Photo by Phylicia Ghee for Live Baltimore
If you’re new to Baltimore City you may be unfamiliar with ground rent.
Ground Rent is a condition in which you own your home, but someone else owns the land on which your home sits. Ground rent is fairly common in the local real estate market and rents are typically low. Additionally, if you don’t own the ground your home is on, you can purchase it.
Ground Rent might sound like an odd arrangement, but there is a logical explanation. The origin of ground rent dates back to the 18th century and was originally introduced to keep home costs low. Homebuyers were given the opportunity to purchase a house without the additional expense of the property underneath it. This property was then leased to them at a fixed and affordable rate.
When a property is listed for sale, the property description should list whether ground rent is wrapped up in the deal.
- “Fee Simple” means the listing includes both the house and the property in the purchase price. (In other words, there is no ground rent.)
- “Ground Rent” on a listing indicates that a fee must be paid to the owner of the ground.
Ground rent usually ranges from $50 to $150 per year and it is typically paid semi-annually.
Ground rent owners are required to register their ground rents in a database maintained by the Maryland Department of Assessment and Taxation. Homeowners can use this database to locate their current ground rent owner.
If you buy a property that is noted as having ground rent, but you can’t find the ground owner, your mortgage company may still want to escrow a ground rent fee. The most back ground rent that can be collected is three years.
This means, if you’ve lived in house for ten years, and suddenly a ground rent landlord appears and demands payment, they can only collect three years of back ground rent and then ask you to pay the annual fee moving forward.
While the landlord can only collect three years of back ground rent, you can face substantial charges on top of the overdue ground rent if you ignore demands for payment. Ground rent holders can bill up to $500 before filing suit for non-payment, $700 in attorney’s fees in connection with a suit, $300 for a title search, plus other costs, all of which can add up to thousands of dollars. If ever you find yourself in ground rent dispute, remember, it is the landlord’s responsibility to prove they hold the title to the property.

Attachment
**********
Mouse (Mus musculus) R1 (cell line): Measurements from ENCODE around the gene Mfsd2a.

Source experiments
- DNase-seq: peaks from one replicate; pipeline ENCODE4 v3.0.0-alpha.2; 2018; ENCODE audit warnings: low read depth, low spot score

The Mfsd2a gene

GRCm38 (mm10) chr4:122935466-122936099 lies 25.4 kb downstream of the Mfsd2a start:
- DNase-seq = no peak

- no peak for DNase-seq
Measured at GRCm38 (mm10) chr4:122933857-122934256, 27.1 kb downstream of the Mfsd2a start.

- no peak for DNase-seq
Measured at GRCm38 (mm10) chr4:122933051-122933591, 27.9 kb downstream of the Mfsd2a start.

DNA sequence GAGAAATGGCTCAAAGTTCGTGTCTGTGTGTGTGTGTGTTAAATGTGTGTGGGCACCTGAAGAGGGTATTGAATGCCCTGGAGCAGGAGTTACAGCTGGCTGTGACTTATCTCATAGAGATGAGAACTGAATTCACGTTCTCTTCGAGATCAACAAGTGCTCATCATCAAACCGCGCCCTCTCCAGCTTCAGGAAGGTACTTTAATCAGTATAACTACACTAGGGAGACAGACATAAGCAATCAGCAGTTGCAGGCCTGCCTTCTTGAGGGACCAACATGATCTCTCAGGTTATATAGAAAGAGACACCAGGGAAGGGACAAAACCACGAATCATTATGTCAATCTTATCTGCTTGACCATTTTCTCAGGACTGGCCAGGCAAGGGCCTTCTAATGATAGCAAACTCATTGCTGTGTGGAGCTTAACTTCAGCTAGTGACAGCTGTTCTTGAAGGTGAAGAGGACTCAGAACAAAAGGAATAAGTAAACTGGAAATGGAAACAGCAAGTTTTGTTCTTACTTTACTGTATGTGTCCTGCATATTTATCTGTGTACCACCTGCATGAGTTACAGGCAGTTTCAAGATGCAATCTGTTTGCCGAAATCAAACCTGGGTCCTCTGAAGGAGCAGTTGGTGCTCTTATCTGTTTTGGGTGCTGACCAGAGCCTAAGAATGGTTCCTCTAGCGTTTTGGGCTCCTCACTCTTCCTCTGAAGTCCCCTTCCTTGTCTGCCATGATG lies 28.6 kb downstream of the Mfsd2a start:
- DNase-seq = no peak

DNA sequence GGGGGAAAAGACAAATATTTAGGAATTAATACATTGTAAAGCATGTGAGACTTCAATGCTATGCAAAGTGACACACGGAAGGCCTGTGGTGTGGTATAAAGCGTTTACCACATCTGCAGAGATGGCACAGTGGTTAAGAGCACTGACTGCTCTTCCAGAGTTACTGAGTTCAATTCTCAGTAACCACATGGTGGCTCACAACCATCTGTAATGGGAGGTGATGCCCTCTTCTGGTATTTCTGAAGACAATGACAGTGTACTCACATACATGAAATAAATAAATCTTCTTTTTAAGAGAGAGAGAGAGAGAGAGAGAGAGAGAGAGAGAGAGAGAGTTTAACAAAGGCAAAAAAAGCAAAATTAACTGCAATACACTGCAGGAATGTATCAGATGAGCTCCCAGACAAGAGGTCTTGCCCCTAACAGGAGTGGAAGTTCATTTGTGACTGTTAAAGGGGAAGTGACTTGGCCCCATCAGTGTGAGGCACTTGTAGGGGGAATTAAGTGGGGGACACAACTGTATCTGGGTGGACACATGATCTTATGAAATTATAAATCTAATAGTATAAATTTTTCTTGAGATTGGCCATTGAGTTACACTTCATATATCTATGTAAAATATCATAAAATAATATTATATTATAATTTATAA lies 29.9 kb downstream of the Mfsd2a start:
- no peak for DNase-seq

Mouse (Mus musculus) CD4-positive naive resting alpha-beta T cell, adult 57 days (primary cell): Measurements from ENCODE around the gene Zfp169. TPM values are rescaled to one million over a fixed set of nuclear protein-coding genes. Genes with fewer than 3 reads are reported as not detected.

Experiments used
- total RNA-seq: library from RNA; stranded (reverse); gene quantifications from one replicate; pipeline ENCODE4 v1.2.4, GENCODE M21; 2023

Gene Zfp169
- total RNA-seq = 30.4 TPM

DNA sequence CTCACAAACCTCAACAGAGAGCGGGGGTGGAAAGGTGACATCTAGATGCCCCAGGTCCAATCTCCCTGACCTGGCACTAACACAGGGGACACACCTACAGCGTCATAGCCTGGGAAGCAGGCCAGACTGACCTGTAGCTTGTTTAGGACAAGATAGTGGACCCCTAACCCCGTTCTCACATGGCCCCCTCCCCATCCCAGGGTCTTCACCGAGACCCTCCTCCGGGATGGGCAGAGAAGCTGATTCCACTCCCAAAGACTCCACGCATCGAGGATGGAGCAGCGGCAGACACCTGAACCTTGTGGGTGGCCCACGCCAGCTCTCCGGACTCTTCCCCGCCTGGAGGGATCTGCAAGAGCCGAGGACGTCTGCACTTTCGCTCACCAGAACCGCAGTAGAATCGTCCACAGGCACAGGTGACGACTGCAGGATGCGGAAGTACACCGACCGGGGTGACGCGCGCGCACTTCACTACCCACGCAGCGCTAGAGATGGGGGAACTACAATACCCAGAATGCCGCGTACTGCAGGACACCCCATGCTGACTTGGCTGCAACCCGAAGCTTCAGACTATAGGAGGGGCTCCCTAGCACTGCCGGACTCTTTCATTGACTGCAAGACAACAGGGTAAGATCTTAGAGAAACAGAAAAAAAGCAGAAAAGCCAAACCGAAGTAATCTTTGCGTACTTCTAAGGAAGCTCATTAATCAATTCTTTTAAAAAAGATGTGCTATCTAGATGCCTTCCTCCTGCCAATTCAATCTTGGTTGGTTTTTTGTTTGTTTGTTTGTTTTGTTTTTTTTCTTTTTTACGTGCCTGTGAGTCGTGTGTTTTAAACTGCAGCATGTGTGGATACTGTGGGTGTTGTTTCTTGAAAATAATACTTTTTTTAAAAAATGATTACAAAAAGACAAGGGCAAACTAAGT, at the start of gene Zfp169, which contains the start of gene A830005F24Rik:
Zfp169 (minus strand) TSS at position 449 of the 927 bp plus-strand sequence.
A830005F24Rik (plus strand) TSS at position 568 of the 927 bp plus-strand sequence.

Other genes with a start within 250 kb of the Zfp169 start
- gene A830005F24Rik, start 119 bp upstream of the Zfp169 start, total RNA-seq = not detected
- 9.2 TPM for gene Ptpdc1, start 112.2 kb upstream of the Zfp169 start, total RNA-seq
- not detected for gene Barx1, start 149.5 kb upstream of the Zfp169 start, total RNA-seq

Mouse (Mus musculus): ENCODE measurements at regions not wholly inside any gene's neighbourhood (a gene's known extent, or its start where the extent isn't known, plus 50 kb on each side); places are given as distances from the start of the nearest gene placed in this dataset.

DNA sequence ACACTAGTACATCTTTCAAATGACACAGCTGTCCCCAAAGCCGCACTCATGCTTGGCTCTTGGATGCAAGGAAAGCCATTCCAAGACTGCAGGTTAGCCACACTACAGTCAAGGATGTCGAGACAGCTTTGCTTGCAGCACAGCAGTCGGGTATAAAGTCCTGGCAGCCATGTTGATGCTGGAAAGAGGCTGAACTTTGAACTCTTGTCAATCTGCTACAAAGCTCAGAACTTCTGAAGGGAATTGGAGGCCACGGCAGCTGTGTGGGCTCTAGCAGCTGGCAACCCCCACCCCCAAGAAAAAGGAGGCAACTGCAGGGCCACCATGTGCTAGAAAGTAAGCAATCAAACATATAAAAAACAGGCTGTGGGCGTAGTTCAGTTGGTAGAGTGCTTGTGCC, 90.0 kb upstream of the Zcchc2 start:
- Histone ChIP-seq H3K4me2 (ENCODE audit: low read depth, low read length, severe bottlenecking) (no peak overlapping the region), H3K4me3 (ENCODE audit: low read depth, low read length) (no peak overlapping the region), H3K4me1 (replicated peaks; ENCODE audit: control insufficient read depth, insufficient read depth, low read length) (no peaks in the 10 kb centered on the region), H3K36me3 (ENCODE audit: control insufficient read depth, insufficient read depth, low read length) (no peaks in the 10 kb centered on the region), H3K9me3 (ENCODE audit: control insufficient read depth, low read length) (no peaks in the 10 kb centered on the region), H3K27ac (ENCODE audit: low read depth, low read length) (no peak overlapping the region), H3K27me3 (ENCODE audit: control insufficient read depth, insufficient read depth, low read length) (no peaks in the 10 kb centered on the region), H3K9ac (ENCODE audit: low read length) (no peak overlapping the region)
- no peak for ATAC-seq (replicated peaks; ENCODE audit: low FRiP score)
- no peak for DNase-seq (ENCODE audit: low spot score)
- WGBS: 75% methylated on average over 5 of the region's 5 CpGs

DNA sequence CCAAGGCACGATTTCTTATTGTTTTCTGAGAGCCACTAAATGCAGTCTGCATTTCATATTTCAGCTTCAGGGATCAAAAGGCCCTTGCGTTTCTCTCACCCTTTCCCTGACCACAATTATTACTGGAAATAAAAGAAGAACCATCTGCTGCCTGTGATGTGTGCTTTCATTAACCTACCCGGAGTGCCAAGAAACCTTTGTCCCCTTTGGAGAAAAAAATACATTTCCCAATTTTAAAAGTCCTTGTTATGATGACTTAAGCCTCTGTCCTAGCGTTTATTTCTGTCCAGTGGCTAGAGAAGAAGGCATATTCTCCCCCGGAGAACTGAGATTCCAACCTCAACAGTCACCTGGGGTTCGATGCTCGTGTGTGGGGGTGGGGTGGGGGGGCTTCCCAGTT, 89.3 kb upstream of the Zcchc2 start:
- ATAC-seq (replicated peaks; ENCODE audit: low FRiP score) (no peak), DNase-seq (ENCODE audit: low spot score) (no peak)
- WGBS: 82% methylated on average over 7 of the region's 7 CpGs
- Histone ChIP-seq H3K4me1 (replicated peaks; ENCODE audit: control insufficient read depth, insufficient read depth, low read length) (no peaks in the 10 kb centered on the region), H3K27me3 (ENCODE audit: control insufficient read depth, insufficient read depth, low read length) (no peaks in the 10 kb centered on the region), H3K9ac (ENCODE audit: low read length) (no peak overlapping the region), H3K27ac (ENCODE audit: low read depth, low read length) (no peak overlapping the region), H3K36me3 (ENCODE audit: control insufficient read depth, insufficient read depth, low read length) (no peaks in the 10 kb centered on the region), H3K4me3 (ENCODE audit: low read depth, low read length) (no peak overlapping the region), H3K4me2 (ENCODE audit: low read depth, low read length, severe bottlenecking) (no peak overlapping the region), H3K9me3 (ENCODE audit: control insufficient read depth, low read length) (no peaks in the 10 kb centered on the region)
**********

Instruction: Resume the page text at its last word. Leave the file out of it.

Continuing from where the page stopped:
Ground rent owners are entitled to a lien against the home on their land for the amount of past ground rent owed and are able to foreclose on this lien, just like a bank can when you fail to pay your mortgage. The difference today, however, is that the homeowner keeps any equity he has in his home rather than forfeiting it to the ground rent owner.
Ground rent owners must provide homeowners with all of the information necessary for the homeowner to purchase the ground rent. These notices must accompany each, and every, ground rent bill. Additionally, homebuyers must be notified that they can redeem their ground rent as part of the initial financing or refinancing of their property.
The owner of a ground rent created after April 8, 1884 must sell you the ground rent at an amount fixed by Maryland law if you want to buy it. A purchase price is determined by taking the annual ground rent fee and dividing it by a range of .04–.12; the standard rates of redemption, depending on the year the lease was created.
There will also be legal fees and taxes involved in filing these papers that you will be responsible for paying. The purchase of ground rent is a private financial transaction, and as with most financial transactions it is recommended that an attorney or title company be involved to assist with the research, paperwork, and required filings. Live Baltimore’s partners are familiar with the ground rent redemption process.
If you want to redeem your ground rent and cannot locate the owner, the State of Maryland offers an opportunity to redeem the lease through the Department of Assessment and Taxation, where there has been no communication from the landlord for three years. Call the Maryland Residential Ground Rent Redemption Program at 410-767-1353 or redeem your ground rent by submitting your application online.
The Maryland Department of Housing and Community Development now has special loan financing available for income-eligible homeowners to redeem ground rent. The income limits are based on household size and cannot exceed 80 percent of the statewide median income. To find out if you qualify, call 410-767-1151 or submit your online Redemption Loan application.
Have more questions about ground rent?
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